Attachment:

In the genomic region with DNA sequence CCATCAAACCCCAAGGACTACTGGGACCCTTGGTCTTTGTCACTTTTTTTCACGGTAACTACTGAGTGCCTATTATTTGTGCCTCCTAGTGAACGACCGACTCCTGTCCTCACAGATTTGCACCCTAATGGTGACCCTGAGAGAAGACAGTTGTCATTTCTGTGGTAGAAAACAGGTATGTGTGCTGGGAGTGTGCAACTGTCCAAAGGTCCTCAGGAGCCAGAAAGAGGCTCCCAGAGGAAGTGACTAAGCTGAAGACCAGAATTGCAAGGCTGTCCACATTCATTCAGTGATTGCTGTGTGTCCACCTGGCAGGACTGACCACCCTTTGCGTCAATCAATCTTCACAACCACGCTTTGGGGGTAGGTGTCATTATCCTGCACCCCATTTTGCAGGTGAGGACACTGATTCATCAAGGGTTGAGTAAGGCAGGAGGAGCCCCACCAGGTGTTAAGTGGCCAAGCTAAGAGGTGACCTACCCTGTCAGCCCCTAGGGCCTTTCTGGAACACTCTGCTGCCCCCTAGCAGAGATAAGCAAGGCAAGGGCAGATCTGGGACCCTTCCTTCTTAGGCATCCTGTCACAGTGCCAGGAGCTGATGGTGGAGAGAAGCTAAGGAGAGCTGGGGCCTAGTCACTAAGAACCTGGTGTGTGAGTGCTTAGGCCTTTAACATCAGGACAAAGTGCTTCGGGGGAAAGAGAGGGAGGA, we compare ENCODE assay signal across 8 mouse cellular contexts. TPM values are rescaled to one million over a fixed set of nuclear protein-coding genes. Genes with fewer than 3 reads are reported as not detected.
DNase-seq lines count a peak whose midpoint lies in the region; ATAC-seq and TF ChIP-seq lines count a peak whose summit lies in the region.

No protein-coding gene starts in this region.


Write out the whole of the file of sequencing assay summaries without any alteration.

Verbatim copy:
In the genomic region with DNA sequence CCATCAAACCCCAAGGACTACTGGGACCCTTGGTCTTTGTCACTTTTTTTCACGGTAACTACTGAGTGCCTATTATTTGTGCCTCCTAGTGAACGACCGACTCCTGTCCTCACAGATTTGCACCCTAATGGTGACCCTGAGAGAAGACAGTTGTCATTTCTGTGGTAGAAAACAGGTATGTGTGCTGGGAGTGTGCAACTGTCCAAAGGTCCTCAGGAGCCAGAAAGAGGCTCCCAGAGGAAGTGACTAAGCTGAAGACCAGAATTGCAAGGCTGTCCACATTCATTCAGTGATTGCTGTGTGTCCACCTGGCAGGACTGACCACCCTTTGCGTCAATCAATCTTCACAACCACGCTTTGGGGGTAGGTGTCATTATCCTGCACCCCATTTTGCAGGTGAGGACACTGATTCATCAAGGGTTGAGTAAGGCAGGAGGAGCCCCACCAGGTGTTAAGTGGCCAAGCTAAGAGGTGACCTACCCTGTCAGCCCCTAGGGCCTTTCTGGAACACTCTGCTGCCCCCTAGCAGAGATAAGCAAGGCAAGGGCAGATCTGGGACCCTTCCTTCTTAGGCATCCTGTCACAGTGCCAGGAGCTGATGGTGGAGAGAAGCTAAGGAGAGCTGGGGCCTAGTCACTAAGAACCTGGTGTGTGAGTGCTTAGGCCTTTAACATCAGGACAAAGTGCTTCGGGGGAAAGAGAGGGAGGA, we compare ENCODE assay signal across 8 mouse cellular contexts. TPM values are rescaled to one million over a fixed set of nuclear protein-coding genes. Genes with fewer than 3 reads are reported as not detected.
DNase-seq lines count a peak whose midpoint lies in the region; ATAC-seq and TF ChIP-seq lines count a peak whose summit lies in the region.

No protein-coding gene starts in this region.